Wednesday, April 21, 2010

Forest Offsets Will Add to Environmental Harm (unless there's a re-think)

As details begin to emerge, it is becoming clear that forest offset frameworks in North America will likely threaten further damage to the climate and to forests.

Forest offset frameworks have been in development for the last couple of years. Details of these frameworks are now starting to emerge, and it doesn't look good.

The BC Pacific Carbon Trust has issued a call for $3 million worth of 'forest sector opportunities,' an apt term for a program that focuses on financial support only for intensive forestry activities: fertilization, select seed use and afforestation. Of these three, only afforestation has significant climate mitigation potential, but only in the long term.

Completely absent from the PCT's Forest Offset Guide are any activities with significant short-term mitigation potential focused on actually reducing emissions, for example from the avoided harvest of old-growth forests. Environmental groups responded harshly to this announcement, which followed a government pretense to listen to concerns about the plan.

The Western Climate Initiative has also just released its Offset System Essential Elements Draft Recommendations Paper for public comment. The document describes the essential elements that offset protocols must have to be eligible for use in the emerging WCI system. On at least three key points it comes up short. First, there is no strong test of additionality; WCI proposes to only consider additionality to legal requirements. Failing to do more than this means many projects will not 'offset' emissions at all, but simply allow them to continue without penalty.

Second, there are no ecological safeguards to ensure that no other forest values are sacrificed for carbon benefits. This type of safeguard would possibly prevent the type of fertilization projects promoted by B.C.'s Pacific Carbon Trust.

The third major failing apparent in the paper is the acceptance of a 100 year permanence requirement for 'sequestration' (forest) projects. It's based on a rule-of-thumb (that isn't strictly accurate) that CO2 has a 100-year lifetime in the atmosphere.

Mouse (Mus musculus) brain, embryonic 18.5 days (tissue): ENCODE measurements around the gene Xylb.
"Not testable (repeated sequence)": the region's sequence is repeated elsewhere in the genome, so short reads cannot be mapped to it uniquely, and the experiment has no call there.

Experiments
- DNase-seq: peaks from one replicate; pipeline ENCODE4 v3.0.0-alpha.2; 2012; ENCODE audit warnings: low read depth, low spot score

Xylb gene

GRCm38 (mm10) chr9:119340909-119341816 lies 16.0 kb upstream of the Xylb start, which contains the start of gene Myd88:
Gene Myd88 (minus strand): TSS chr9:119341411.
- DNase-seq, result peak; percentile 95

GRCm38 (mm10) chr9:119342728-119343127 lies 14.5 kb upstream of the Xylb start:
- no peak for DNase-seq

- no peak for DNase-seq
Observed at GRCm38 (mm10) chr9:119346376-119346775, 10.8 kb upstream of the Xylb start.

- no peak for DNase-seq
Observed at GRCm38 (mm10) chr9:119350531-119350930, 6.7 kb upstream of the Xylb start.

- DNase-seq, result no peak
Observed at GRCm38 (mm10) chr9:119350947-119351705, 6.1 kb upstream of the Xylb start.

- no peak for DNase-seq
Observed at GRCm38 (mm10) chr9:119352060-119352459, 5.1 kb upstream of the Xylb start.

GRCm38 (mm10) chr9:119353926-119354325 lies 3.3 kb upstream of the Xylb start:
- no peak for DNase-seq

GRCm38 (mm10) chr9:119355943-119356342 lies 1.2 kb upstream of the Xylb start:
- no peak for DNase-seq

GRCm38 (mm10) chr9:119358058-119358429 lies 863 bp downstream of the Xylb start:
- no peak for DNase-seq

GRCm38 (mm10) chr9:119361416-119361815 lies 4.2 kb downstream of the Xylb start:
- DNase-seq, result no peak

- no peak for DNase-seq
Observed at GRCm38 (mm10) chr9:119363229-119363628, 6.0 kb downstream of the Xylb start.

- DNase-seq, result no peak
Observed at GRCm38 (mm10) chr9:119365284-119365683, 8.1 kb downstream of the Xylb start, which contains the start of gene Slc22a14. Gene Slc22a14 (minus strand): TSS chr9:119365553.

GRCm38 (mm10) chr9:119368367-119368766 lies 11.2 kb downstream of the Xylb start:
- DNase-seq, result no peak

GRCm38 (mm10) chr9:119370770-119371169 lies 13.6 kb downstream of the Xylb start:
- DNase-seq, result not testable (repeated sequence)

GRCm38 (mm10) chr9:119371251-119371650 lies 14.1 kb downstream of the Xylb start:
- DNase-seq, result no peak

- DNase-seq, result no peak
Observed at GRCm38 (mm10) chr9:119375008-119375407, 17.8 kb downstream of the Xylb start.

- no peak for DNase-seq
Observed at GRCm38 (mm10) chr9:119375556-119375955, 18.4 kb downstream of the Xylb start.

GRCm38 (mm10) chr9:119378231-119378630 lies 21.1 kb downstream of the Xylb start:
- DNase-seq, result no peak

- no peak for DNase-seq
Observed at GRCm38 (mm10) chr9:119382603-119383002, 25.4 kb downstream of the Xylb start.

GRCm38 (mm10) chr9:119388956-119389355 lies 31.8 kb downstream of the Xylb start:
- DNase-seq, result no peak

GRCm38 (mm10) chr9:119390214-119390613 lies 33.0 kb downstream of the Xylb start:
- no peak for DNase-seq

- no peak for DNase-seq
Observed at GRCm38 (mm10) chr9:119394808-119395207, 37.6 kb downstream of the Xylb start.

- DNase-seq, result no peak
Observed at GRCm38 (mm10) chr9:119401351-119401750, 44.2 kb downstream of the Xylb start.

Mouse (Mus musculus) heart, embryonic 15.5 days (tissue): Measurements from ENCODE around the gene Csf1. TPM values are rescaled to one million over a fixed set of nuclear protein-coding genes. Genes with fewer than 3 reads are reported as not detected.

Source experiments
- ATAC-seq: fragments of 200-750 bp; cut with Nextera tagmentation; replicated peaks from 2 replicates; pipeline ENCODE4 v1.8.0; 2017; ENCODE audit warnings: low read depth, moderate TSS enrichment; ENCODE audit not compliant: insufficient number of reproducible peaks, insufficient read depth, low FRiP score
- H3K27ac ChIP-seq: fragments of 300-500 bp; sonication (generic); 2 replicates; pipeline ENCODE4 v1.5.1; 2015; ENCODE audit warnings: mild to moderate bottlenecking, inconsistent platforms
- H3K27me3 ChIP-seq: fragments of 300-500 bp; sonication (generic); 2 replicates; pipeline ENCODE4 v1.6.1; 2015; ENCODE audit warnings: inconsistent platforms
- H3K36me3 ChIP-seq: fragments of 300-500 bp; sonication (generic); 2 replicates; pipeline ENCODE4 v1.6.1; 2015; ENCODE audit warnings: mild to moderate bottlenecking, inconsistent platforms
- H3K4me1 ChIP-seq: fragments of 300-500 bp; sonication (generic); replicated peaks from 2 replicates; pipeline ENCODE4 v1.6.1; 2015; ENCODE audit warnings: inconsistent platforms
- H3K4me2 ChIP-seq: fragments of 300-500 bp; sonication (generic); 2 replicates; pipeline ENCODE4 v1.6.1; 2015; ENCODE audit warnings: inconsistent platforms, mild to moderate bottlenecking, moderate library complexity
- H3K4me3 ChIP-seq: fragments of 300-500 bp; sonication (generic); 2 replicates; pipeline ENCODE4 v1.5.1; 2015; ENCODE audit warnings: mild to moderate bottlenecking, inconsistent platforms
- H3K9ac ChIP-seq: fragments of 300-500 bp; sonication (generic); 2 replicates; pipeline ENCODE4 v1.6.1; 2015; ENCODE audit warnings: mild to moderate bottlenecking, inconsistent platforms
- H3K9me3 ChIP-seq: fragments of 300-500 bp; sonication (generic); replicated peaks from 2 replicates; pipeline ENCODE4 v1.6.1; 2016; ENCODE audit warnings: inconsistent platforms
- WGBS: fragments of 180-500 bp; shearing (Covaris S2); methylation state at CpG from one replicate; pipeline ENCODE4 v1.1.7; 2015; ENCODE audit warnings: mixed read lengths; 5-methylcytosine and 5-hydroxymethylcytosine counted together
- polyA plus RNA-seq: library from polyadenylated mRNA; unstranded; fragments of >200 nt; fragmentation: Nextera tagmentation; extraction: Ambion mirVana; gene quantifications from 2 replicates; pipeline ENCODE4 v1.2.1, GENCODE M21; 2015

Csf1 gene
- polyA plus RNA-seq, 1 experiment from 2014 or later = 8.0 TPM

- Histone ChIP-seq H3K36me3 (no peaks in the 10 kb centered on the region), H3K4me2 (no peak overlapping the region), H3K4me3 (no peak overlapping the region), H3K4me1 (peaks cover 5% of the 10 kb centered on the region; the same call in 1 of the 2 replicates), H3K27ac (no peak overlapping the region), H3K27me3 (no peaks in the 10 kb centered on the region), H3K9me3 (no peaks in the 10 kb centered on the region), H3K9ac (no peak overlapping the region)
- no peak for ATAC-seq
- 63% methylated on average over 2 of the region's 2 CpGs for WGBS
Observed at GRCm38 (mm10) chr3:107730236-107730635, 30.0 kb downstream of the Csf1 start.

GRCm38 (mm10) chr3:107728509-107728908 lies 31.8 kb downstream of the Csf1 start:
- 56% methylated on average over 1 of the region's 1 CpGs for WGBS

Really it's a bit of a rhetorical flourish: it sounds good but accomplishes little. Although 100 years sounds like a long time, what it really means is that forest offsets cease to be about reducing emissions, and at best only delay them. The same approach is emerging as a an apparent industry standard. You can also see it in the Pacific Carbon Trust's Forest Offset Guide and the Climate Action Registry's Forest Project Protocol

One of the dangers of establishing a false foundation of integrity is that there will inevitably be those that seek to undermine it. The second draft forest offset protocol developed by the Forest Carbon Standards Committee (not yet available for public review) proposes only 50 years rather than 100 ... apparently just because it's easier. This approach ceases to even be about delaying emissions, and actually becomes about a system of financial incentives to increase them over the long-term.

This has been my proposal: redefine permanence as permanent, and do not ever allow intentional reversals or emissions from forest carbon projects.

One of my core observations from having been involved in many of these offset discussions is that they become much more about making the system work and delivering workable incentives (or sometimes just rewards for good behaviour) than about actually reducing emissions.

The worst example of this that I've come across is the serious lobby by some of the American forest sector representatives participating in the Forest Carbon Standards Committee discussion to earn offset credits for the carbon stored in all wood products that are manufactured, regardless of where they come from and even without any consideration of a baseline. The apparent logic: wood is good, give us credits.

Add to all this the proposed Logging loophole from Copenhagen, which would allow developed countries to hide any increases in emissions and still generate fake credits if they want them and the outlook is grim. Forest-based climate mitigation is looking like a total shell game with no climate benefits and probable ecological harm.

A lot of this could be fixed by embracing a couple of simple principles when it comes to forests and climate: focus on real emission reductions and, do no ecological harm. Sadly, such basic tenets have so far been beyond reach of decision-makers on forest offsets.